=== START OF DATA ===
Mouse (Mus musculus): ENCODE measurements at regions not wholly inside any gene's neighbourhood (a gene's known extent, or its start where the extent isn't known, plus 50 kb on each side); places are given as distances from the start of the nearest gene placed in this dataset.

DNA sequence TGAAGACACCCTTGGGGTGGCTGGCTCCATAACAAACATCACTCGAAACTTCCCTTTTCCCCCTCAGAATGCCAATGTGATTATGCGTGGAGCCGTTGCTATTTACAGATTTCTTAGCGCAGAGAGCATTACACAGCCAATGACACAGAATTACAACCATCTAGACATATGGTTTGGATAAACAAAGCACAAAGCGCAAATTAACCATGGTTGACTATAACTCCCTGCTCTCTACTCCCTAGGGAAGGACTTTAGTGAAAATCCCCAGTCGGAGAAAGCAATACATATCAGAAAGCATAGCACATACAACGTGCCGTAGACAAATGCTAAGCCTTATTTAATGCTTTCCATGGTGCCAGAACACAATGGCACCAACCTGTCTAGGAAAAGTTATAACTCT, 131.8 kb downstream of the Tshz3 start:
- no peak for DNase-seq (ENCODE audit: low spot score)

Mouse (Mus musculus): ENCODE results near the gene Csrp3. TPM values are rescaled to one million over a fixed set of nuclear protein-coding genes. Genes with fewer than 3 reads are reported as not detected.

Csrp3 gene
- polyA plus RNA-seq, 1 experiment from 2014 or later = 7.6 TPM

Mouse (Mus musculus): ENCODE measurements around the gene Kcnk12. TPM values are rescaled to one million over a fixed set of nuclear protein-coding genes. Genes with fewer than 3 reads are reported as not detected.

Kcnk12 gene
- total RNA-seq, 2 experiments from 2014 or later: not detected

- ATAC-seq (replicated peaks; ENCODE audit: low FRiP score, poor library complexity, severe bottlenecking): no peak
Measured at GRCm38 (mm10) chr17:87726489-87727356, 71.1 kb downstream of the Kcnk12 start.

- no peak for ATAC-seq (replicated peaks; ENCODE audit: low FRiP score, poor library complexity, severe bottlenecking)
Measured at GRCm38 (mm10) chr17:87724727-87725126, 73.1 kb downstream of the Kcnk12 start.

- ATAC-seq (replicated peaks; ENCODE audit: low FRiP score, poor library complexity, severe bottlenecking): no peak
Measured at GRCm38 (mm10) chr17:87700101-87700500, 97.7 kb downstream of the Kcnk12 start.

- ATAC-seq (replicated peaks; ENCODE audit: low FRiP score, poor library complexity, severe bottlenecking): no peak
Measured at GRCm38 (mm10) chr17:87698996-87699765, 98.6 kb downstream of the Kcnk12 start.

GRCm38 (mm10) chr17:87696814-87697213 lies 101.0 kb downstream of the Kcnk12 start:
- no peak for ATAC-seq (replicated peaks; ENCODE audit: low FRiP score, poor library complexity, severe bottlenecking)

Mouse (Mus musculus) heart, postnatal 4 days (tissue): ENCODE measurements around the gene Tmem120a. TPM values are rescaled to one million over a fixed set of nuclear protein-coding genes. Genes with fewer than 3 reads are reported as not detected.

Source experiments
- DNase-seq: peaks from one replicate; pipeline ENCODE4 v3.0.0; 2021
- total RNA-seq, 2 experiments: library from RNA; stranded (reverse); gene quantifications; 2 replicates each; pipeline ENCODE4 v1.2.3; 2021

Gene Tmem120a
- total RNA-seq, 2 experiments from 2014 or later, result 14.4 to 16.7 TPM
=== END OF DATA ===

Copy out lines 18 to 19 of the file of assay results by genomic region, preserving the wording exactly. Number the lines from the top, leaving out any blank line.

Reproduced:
GRCm38 (mm10) chr17:87696814-87697213 lies 101.0 kb downstream of the Kcnk12 start:
- no peak for ATAC-seq (replicated peaks; ENCODE audit: low FRiP score, poor library complexity, severe bottlenecking)